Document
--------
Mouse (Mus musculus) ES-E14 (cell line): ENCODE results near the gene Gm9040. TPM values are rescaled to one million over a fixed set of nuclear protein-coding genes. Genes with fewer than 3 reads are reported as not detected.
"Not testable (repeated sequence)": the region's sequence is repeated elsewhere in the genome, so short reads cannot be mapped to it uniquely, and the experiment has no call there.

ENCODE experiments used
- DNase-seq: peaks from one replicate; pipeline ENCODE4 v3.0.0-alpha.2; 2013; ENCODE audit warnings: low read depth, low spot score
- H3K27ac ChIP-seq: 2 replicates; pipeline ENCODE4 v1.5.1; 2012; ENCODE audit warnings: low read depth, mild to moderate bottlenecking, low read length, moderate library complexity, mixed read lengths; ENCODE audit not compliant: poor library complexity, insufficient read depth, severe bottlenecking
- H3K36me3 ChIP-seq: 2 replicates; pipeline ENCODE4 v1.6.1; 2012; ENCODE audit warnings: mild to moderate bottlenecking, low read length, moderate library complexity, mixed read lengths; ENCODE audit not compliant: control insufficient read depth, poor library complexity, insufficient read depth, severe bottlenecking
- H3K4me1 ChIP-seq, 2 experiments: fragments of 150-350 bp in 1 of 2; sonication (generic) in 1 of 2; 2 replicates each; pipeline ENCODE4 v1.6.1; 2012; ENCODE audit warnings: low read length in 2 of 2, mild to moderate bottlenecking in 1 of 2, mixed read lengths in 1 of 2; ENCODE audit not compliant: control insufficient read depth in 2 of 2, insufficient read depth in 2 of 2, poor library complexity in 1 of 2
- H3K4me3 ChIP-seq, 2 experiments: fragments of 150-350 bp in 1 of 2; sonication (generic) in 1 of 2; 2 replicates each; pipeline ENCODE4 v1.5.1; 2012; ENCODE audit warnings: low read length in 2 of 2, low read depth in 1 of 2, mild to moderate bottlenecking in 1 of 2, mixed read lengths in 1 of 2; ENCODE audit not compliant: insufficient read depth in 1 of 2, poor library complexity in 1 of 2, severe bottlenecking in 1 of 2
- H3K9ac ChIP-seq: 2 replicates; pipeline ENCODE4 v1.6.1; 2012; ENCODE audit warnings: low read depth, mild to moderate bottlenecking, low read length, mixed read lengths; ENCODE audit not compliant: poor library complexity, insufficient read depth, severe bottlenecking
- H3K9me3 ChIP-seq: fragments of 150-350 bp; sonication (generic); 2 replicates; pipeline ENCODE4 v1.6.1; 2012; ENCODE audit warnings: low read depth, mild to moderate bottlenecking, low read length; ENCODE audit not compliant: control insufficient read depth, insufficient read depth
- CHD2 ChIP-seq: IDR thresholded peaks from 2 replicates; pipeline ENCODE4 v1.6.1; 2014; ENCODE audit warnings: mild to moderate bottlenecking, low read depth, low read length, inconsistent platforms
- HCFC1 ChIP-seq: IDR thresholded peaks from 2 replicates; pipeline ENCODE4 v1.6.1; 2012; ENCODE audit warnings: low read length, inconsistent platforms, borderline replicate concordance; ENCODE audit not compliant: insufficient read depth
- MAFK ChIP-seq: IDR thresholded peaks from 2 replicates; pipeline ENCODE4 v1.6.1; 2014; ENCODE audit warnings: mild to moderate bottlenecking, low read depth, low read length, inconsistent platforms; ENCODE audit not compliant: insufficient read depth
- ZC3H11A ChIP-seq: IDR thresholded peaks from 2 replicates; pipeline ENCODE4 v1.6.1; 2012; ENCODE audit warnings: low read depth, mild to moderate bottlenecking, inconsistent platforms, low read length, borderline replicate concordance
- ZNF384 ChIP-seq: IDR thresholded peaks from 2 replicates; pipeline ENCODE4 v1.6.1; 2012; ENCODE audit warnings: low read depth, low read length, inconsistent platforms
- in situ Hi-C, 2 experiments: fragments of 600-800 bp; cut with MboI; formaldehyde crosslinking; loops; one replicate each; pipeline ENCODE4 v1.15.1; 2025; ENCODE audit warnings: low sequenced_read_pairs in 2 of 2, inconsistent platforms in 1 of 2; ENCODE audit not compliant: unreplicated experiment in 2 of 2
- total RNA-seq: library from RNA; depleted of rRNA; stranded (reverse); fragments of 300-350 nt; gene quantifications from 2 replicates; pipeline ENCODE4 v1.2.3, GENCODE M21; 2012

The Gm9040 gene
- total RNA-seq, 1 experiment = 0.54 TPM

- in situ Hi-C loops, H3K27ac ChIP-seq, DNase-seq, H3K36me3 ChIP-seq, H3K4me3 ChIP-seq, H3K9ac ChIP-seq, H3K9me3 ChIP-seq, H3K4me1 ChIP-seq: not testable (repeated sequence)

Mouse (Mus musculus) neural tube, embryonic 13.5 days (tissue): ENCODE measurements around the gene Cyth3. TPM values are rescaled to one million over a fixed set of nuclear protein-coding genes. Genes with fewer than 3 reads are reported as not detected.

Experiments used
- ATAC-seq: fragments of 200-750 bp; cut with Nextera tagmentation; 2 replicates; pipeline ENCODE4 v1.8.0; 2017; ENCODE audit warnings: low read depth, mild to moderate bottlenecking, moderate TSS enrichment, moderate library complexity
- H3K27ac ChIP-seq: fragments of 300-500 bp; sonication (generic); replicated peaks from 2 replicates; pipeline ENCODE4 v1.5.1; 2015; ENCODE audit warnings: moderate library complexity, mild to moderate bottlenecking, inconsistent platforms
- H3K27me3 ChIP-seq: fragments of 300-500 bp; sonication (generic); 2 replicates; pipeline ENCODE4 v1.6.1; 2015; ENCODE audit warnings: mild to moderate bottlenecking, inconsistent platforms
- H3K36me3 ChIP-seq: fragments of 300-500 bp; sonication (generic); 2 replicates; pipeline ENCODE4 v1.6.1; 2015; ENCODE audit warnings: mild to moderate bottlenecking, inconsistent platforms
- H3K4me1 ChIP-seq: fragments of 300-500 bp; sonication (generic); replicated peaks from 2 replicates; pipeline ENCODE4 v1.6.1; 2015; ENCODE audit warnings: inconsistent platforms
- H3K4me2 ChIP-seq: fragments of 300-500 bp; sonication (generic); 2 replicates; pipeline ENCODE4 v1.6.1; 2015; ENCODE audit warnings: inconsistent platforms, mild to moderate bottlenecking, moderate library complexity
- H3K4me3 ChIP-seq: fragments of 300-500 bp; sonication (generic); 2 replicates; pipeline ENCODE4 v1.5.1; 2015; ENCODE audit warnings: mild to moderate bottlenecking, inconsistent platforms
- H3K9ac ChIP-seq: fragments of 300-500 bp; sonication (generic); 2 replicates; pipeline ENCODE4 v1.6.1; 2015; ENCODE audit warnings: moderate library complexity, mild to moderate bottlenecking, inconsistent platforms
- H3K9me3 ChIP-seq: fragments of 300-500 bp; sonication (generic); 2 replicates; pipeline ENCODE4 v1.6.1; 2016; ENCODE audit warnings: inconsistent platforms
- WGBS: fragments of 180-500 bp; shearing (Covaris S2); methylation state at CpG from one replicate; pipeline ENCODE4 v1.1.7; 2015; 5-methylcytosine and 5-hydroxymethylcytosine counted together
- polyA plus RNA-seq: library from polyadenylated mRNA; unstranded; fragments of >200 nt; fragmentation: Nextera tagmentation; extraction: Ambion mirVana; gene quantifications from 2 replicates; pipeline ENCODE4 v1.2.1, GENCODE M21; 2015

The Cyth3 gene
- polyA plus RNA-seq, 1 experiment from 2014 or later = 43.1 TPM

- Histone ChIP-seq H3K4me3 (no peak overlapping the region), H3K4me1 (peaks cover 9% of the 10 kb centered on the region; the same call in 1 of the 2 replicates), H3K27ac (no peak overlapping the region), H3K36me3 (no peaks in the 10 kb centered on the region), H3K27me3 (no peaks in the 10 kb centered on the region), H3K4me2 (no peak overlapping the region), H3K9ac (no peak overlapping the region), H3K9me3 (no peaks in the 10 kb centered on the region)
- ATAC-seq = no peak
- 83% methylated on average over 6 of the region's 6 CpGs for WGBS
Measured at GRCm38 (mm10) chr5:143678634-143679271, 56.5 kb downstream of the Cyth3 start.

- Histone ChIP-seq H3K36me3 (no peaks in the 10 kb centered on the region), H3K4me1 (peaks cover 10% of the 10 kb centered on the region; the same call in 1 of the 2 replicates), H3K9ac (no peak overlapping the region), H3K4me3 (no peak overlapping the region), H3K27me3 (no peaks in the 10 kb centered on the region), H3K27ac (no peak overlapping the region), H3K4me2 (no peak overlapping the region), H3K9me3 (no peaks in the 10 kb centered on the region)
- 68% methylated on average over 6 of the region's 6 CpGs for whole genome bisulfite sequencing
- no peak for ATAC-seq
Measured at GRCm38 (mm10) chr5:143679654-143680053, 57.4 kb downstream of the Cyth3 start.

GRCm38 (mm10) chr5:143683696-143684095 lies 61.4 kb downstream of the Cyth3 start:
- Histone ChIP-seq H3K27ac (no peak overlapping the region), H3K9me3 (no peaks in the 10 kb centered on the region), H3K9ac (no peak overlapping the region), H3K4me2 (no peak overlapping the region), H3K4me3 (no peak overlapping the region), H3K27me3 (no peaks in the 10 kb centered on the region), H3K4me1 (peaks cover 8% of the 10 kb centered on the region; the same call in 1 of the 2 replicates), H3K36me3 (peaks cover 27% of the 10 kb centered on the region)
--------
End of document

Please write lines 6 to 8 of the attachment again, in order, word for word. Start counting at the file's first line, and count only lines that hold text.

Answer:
- H3K36me3 ChIP-seq: 2 replicates; pipeline ENCODE4 v1.6.1; 2012; ENCODE audit warnings: mild to moderate bottlenecking, low read length, moderate library complexity, mixed read lengths; ENCODE audit not compliant: control insufficient read depth, poor library complexity, insufficient read depth, severe bottlenecking
- H3K4me1 ChIP-seq, 2 experiments: fragments of 150-350 bp in 1 of 2; sonication (generic) in 1 of 2; 2 replicates each; pipeline ENCODE4 v1.6.1; 2012; ENCODE audit warnings: low read length in 2 of 2, mild to moderate bottlenecking in 1 of 2, mixed read lengths in 1 of 2; ENCODE audit not compliant: control insufficient read depth in 2 of 2, insufficient read depth in 2 of 2, poor library complexity in 1 of 2
- H3K4me3 ChIP-seq, 2 experiments: fragments of 150-350 bp in 1 of 2; sonication (generic) in 1 of 2; 2 replicates each; pipeline ENCODE4 v1.5.1; 2012; ENCODE audit warnings: low read length in 2 of 2, low read depth in 1 of 2, mild to moderate bottlenecking in 1 of 2, mixed read lengths in 1 of 2; ENCODE audit not compliant: insufficient read depth in 1 of 2, poor library complexity in 1 of 2, severe bottlenecking in 1 of 2